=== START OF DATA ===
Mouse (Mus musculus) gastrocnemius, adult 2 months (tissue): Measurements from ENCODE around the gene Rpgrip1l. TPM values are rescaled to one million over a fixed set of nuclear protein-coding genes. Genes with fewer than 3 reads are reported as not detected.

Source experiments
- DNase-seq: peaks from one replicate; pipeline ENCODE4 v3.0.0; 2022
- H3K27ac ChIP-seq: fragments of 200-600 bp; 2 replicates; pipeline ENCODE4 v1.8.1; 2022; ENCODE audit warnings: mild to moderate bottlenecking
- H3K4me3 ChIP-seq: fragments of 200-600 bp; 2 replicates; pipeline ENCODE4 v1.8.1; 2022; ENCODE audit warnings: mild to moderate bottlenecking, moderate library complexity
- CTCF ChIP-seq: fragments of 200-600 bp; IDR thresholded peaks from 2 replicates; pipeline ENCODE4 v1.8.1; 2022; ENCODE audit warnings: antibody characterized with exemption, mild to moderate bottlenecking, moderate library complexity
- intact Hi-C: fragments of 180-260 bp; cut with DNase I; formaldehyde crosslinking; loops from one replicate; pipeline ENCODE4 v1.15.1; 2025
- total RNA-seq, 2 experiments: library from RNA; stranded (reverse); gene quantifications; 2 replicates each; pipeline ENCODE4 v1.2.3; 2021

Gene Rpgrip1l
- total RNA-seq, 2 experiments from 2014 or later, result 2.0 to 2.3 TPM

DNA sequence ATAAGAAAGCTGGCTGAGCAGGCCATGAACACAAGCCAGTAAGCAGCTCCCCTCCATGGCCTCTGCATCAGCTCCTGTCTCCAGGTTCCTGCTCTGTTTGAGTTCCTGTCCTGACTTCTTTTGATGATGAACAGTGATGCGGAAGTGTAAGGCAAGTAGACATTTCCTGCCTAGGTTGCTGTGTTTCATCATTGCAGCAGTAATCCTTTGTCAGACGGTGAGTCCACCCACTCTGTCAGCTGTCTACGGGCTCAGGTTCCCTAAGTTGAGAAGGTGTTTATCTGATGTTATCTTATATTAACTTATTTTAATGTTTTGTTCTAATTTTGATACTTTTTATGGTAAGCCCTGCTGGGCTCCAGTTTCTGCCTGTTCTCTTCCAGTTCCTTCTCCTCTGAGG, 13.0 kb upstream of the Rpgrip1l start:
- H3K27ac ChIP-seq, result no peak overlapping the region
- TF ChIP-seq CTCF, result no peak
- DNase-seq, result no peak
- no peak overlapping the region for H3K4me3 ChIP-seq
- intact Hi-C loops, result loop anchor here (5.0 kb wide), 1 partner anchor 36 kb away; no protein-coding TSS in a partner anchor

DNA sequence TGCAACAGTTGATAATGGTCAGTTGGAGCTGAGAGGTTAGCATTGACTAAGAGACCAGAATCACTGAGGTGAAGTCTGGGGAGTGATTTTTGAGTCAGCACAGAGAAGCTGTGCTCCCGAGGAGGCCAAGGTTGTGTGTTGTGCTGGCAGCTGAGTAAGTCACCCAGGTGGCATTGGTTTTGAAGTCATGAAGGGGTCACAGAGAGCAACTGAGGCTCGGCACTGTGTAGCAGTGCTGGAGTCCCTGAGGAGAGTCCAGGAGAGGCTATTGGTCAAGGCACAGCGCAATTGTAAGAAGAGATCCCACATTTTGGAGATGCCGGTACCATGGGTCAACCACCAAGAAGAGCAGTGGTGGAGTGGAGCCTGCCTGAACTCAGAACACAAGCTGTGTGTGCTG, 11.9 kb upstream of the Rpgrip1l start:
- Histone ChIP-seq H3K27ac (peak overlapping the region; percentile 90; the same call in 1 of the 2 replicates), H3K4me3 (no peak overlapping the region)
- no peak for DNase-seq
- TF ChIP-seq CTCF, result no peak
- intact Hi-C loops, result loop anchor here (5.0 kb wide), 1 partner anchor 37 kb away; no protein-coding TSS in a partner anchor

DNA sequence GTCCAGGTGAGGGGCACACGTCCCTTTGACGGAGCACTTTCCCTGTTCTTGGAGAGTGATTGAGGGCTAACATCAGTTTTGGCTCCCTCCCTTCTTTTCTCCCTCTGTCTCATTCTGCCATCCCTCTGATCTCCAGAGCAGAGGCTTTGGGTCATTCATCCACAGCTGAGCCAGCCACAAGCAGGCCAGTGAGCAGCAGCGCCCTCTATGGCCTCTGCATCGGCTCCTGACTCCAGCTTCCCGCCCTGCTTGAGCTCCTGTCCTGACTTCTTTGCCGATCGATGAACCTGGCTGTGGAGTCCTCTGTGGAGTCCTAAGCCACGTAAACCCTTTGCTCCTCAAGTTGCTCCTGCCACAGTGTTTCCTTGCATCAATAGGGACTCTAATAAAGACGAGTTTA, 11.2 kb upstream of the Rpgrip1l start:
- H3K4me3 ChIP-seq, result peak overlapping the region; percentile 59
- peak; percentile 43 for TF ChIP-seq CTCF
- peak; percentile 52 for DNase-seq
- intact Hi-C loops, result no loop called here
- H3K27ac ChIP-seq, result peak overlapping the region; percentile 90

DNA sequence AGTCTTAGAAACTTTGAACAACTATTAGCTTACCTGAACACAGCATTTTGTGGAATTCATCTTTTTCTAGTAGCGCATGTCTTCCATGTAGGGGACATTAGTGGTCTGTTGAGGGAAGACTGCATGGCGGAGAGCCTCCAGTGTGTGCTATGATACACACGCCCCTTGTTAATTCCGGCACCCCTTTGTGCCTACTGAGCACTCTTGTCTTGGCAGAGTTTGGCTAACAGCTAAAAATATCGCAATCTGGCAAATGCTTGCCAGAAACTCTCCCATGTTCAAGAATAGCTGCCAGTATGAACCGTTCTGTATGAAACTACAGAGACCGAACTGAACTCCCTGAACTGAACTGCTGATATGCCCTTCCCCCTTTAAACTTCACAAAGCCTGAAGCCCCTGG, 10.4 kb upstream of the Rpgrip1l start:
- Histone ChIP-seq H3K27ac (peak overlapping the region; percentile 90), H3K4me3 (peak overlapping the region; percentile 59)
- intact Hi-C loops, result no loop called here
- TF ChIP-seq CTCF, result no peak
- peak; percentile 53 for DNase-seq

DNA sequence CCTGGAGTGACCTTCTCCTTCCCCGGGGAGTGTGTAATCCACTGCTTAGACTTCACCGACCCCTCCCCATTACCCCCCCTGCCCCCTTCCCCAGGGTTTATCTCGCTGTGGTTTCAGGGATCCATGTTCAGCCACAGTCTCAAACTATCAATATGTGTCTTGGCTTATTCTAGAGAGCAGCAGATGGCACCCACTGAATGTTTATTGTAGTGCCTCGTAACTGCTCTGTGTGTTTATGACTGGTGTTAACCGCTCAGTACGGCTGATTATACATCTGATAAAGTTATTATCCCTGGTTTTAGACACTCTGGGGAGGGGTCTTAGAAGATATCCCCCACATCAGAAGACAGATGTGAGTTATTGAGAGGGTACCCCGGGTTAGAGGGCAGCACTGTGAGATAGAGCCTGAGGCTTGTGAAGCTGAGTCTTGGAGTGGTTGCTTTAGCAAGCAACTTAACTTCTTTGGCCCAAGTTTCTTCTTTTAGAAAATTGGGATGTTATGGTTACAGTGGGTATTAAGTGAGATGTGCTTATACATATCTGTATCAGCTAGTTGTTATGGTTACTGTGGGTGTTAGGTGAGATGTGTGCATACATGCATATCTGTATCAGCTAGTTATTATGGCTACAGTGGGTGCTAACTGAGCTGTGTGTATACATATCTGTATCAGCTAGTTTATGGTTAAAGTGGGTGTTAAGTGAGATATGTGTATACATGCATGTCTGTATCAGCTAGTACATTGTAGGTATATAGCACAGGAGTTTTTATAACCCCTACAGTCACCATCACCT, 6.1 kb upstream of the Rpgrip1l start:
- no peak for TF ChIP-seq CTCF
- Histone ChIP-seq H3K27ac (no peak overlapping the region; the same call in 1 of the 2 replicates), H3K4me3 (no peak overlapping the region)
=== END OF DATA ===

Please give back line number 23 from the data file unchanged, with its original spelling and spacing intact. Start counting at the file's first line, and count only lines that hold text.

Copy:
- H3K4me3 ChIP-seq, result peak overlapping the region; percentile 59